Thursday, February 2, 2012

Leonard says what I tell Him

I'm fairly depressed, about now. I'm prone to depressions, and I no longer take them so very seriously. There's an underlying understanding that the world isn't right, and that I'm not right, and that sometimes these things misalign, so I've just got to wait until things align a little better. I'm basically a positive dude, with a real will of steel, so I know that it's just the price I pay to live. This means I'm in a perfect place for the music coming out, now. I've not yet purchased the stuff coming out on the 7th, but I will. Today, I've got Leonard Cohen's Old Ideas. It's perfect for my discontent. The pace is fairly languid, the instrumentation sparse, and Leonard is actually in fine voice, here- he doesn't really so much "sing" as descant, incant and chant his way through his songs, which is exactly what they require. If he sang them, it'd be schmaltzy, like an unnecessary decoration. I think of his voice like a narrow black tie. It goes with most suits, but when paired with the simplicity of a black 2 button suit with a white oxford, and a black straw fedora, it is complete, and perfect in a way that either a big colourful cravat or a bow tie or some such would not be. So he simply pours drams of his life, soul and weary heart on to his authentic little tunes, and that serves as his voice- as if you could ask for more.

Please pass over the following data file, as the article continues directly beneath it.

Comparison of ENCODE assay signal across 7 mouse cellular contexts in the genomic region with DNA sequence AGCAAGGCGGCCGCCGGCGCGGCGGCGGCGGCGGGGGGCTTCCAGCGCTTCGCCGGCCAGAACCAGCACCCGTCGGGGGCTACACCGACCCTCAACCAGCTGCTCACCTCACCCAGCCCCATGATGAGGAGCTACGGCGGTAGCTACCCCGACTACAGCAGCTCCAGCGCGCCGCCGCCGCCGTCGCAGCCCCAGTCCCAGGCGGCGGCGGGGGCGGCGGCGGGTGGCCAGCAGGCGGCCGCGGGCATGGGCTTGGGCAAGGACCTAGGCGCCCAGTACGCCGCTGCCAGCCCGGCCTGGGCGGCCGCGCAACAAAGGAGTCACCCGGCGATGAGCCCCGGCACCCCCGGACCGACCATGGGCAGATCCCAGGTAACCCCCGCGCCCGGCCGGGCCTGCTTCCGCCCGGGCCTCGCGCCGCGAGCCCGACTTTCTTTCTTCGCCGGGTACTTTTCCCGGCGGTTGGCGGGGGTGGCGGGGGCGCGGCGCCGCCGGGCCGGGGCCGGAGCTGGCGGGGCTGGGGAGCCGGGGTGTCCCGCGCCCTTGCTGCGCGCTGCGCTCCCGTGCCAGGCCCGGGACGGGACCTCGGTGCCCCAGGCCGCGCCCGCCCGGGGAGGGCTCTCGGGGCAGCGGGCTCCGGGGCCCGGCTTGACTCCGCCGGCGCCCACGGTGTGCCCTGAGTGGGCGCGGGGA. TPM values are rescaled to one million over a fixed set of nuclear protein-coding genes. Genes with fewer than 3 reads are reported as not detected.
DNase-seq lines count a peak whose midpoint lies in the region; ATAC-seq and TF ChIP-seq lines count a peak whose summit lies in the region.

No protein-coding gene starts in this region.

So, could you enjoy this? Well, unlike , say, some Goth Princess, Leonard's wounds aren't self-inflicted, but are all his fault. He's sitting on the lawn of the local cemetery, pouring himself a light drink, not because he wants to be there- but because he's got friends there, and he can't drink at the funeral. So, it helps if you've been there, too. This isn't music for wallowing in it, or for putting up some romantic front- this is the music of those who survive, whatever it is that that means, and are glad to have survived, but sad at the reason why it's called survival.
I'm not trying to make you interested. You don't have to earn the right to listen to Leonard Cohen, but if you are interested, and if you feel like he's earned the right to sing the blues, then, yes, I believe there are great rewards to be found here.
Leonard speaks the things I cannot, and sees the things I'm blinded by, while being kind enough to let me catch little glimpses. He allows me access to wisdom I haven't earned. He's been doing that for years. This isn't any different. My favorites are the one-two combination of "Darkness" and "Anyhow", but the end caps are the likely hits- Going Home and Different Sides are likely to show up on hipster playlists for the next few years. It's all amazingly perfect for me, though.

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